She has them AROUND her little finger






















Katarina Radovic about her work

PERSONALS is a series of photographs about people who send pictures of themselves to specialized magazines or internet sites, pinning their hope on finding a decent partner. What they usually do is register under my favourite category, FRIENDSHIP, although they know it’s a blatant lie. Not many of them like to get straight to the point. It seems quite enough for a start to have a photograph, the right and most representative one, whether it was taken especially for the occasion or chosen in desperation among some long discarded family or holiday snaps.

My intention is to make a statement about this phenomenon of self-advertisement and about human nature as such, by showing a series of completely staged scenes, which refer to timeless aspects of life, rather than to some current issues. People in my photographs are non-professional actors who successfully perform the roles they are assigned, presenting various levels of self-awareness, a choice of views as to what is charming and attractive, and what tends to pass as COOL nowadays. There is something exciting in elevating the ordinary to the status of spectacular, in questioning and stripping off the contraceptive masks of ideology, and in performing the autopsy on human experience. In the end, they all look completely happy and proud of what they are, while their private traumas and excesses escape recognition.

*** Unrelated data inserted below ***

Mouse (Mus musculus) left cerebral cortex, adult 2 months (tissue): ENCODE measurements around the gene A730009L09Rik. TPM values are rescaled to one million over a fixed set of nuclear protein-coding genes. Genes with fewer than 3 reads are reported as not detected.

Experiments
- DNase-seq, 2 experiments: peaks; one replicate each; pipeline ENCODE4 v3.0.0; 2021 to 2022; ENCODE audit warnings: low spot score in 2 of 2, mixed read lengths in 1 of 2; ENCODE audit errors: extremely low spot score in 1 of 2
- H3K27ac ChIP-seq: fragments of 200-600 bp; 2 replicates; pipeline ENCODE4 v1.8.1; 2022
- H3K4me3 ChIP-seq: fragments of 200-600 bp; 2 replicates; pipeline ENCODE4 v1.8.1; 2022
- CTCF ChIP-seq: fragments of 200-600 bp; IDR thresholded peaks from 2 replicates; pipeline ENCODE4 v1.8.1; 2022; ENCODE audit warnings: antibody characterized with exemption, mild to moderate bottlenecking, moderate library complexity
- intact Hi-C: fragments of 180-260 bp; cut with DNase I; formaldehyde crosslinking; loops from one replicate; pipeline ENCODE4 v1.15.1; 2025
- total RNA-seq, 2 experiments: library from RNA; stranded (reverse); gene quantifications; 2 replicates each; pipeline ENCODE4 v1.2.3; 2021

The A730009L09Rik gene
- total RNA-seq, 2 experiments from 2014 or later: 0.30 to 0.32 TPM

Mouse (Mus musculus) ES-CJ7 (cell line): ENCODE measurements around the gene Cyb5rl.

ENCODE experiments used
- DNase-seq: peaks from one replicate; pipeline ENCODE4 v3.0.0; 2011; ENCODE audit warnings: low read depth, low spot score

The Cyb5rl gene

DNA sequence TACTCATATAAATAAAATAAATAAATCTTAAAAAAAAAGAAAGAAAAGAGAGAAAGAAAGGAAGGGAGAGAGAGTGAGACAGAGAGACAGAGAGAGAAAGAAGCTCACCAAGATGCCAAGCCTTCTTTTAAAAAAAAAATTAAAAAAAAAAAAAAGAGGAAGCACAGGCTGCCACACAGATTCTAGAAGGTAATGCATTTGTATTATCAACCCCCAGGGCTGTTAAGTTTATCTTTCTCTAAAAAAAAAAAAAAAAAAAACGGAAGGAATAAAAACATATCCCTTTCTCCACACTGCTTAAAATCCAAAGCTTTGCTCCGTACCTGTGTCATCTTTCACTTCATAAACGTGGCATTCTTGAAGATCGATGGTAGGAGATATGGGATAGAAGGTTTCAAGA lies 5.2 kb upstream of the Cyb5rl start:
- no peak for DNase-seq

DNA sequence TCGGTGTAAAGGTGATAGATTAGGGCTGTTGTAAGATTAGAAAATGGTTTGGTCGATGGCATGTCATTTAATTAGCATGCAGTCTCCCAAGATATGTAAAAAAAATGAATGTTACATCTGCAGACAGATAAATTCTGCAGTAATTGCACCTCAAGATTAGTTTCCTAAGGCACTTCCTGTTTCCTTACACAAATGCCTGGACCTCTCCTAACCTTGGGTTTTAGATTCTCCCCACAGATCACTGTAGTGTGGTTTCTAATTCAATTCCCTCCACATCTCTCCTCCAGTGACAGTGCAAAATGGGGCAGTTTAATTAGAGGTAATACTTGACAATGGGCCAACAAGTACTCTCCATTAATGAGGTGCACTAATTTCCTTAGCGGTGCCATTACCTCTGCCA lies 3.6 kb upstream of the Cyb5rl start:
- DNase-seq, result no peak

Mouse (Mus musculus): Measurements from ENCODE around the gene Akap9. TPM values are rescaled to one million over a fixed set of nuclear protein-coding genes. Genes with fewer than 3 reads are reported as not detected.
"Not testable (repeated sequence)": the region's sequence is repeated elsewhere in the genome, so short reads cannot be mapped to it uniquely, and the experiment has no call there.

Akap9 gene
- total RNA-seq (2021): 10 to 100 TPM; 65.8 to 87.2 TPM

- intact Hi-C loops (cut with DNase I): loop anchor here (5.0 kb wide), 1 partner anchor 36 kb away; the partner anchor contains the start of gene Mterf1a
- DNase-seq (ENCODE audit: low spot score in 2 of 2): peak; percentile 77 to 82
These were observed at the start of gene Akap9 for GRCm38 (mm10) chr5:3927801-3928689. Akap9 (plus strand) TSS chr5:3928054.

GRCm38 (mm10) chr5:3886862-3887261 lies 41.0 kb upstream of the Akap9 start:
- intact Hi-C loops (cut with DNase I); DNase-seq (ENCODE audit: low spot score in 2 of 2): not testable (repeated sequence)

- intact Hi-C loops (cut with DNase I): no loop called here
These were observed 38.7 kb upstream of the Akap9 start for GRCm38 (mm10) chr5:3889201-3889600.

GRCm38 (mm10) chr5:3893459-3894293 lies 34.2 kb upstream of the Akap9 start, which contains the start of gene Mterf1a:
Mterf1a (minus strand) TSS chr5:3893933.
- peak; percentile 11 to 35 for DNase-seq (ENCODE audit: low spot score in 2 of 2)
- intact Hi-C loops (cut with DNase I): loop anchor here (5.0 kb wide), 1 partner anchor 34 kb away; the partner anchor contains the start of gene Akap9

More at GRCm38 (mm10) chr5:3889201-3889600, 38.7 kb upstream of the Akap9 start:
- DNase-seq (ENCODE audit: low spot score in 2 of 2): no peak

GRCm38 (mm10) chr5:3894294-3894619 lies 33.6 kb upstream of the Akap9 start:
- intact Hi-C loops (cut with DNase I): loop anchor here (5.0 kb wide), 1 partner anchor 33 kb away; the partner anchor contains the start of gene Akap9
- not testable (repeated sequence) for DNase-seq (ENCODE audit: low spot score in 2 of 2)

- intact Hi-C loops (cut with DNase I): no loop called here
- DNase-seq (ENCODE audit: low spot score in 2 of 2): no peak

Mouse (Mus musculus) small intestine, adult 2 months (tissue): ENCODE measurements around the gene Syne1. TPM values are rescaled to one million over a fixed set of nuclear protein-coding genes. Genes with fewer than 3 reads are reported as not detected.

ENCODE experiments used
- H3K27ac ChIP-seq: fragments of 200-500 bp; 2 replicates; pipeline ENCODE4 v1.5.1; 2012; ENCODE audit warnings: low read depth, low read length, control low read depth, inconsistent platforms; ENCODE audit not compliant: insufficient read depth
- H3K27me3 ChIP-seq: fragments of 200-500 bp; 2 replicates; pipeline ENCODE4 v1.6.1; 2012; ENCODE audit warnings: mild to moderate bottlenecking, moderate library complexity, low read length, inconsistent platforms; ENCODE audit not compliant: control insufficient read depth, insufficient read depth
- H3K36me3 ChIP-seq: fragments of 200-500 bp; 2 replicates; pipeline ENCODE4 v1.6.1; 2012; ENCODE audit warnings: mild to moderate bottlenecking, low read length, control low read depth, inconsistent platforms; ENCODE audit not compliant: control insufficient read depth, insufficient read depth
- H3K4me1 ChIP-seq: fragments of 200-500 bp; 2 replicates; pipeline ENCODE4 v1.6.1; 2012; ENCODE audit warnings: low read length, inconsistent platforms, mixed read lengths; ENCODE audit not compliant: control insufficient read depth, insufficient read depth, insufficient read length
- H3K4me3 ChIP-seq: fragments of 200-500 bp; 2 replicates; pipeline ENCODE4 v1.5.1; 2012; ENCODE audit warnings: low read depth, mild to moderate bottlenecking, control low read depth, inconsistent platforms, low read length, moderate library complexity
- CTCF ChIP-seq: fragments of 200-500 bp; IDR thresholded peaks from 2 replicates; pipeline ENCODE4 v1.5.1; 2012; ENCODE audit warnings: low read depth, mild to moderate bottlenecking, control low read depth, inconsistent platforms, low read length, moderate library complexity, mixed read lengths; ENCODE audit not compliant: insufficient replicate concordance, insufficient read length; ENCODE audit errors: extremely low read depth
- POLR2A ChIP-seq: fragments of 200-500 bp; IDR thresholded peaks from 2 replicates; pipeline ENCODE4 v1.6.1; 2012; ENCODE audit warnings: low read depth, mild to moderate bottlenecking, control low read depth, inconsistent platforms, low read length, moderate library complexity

Why do I photograph myself in the role of others? In the series of (self-)portraits called WOMEN, I am presenting various imaginary types of women that I find attractive, according to a somewhat twisted taste. I believe there is an element of extravagance in them that is capable of touching even the coldest person. That is what motivates me to get to love them after a while.

These fictional females reveal their FACES. Wandering through the stereotypical systems of representation, they eventually express their unique fantasies and madness. WOMEN is not just the result of exploring the possibilities of emancipation in a society marked by gender differences; they are fabrications of everyday life, ironic statements about authenticity, an endless obsession with seduction, with hiding and showing, as well as with questioning the hegemony of the visible and the experience of feminine principle. I have my mission and I wish to awaken the women’s charm, the way it is shown in my photographs. Whether it is all me or not, it seems that we live at each other’s expense. They change my life.
K.R.